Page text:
After visiting a room...


How do I phrase a rule that triggers something after the player has just entered a room, like a text being printed? I want the Room Title and description to appear and then the text to appear, but I have no clue how.


The best thing to do is to put the text at the end of your room description set off with [first time][only].

Secret Room is a room. "Here's the normal description of the room[first time].[line break]And this will only appear once[only]."

You can also use a substitution if you want to change the text that happens after the room description and have it display each time.

[code]Secret room is a room. “Here’s the normal room description.[line break][secretstuff]”

To say secretstuff:

Another way is this:

Last report going to Secret Room for the first time: say "This text will appear once only."

A technicality: this rule will print the one-time text even if the player is playing in “superbrief” mode, which suppresses all room descriptions.

Note that “…for the first time” is dangerous because it means “the first attempt”, not “the first success”. So if the player tries to go to the secret room, and is stopped by a locked door, their “first time” will have happened and the text will never be shown.

Good point.

Last report going when the player is in Secret Room for the first time: say "This text will appear, but only once."

Thank you. Hanon’s solution is good enough for what I am after.

I have to say, I am very impressed with the “Last report” rule. I searched for it in the documentation’s search and came with no results. Where is it mentioned???

It’s mentioned in 19.7 of Writing with Inform.

It’s basically a trick you have for ordering rules. You can write “first check…” to put a rule first, or “last check” to put it last.

That is, you can write a “first” or “last” rule in any rulebook.

(If there are multiple firsts or lasts, they are chained in the order that the compiler sees them. Or reverse order, I think, for “firsts”. This is an area where I7’s model doesn’t scale well.)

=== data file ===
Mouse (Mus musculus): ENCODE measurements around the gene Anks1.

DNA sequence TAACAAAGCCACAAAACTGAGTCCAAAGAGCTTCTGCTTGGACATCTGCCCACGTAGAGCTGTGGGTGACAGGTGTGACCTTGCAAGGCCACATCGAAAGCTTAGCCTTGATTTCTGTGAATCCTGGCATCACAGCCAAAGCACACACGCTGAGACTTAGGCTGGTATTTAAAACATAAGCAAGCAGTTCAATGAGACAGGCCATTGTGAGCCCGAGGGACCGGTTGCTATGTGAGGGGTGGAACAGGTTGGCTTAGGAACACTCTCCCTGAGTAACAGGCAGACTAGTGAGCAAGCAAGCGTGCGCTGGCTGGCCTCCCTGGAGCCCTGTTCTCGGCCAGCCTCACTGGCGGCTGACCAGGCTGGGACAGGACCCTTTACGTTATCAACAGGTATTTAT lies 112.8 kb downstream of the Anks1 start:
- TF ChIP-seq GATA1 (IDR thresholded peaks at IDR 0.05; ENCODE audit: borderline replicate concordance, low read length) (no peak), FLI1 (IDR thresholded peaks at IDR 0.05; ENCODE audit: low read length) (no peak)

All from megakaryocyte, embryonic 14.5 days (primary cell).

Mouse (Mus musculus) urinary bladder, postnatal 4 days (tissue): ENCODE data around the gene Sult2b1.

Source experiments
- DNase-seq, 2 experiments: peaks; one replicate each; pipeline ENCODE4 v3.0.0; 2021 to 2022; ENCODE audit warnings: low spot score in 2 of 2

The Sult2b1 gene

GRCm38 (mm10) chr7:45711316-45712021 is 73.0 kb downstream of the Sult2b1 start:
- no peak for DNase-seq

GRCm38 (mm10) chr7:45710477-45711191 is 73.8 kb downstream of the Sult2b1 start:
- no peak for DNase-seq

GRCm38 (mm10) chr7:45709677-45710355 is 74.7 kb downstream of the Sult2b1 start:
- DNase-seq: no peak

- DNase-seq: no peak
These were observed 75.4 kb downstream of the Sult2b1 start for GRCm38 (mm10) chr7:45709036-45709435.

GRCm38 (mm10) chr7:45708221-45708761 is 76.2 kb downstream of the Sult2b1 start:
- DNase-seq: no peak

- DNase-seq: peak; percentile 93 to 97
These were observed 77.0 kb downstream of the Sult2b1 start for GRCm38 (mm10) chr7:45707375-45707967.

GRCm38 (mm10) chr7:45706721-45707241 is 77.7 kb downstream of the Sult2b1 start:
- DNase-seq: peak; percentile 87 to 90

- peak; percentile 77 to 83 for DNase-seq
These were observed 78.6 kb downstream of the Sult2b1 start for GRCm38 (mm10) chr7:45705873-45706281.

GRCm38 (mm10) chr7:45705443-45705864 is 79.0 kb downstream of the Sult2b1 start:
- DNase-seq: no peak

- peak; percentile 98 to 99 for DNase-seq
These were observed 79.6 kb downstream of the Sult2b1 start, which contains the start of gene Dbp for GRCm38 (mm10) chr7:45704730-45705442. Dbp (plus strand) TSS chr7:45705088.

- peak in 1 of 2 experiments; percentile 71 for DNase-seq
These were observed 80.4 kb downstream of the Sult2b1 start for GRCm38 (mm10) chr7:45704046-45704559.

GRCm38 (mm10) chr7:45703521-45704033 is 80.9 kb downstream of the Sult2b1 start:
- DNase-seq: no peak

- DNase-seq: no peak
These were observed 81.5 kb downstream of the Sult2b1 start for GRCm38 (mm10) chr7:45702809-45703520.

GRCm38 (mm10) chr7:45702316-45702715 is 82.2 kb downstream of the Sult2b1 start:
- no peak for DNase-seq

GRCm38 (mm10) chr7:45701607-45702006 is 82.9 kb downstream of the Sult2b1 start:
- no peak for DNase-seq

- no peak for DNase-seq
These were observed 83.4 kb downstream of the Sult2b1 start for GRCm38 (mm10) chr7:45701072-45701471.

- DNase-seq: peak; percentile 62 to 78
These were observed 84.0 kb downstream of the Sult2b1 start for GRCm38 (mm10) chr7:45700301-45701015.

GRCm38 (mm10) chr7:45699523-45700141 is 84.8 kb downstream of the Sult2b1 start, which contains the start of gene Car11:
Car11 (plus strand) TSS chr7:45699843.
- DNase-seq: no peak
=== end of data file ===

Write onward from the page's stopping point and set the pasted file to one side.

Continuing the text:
To make sense of this, I think the way it works is that I7 goes through every “put this rule here” statement and executes them in source code order. So if you have:

First report going {this is the third rule): [blah blah] First report going (this is the second rule): [blah blah] First report going {this is the first rule): [blah blah]

what happens is that the compiler encounters the third rule, and puts it first in the report going rulebook. Then it encounters the second rule, and puts that first–namely in front of the third rule, which has already been placed. Then it encounters the first rule, and puts it in front of the second and third rules. So the order winds up first, second, third, the opposite of the source code order.

This is also how “listed before/listed after” declarations work; they’re gone through in order, which means that if you have more than one your first one might not be respected by the time the last one is done. See here. Which is, I guess, I7’s model not scaling well.

I believe they stack in code order. Meaning the compiler will read…

[code]First check … (this is rule 1)…

First check… (this is rule 2)…[/code]

by putting rule 1 first in the rulebook, and then putting rule 2 first in the rulebook, bumping rule 1 down. So you’d end up with rule 2 checked first, then rule 1–seemingly backward from what the author intends.

That’s my hypothesis. I could, as in most cases, be delusional.

By that reasoning,

[code]Last check … (this is rule 1)…

Last check… (this is rule 2)…[/code]

would put rule 1 last, then rule 2 last, keeping them in correct “intentional” order.

Your explanations (matt and HanonO) are correct. I still am never going to remember which way the first/last prioritization runs, because it is not a meaningful piece of language design.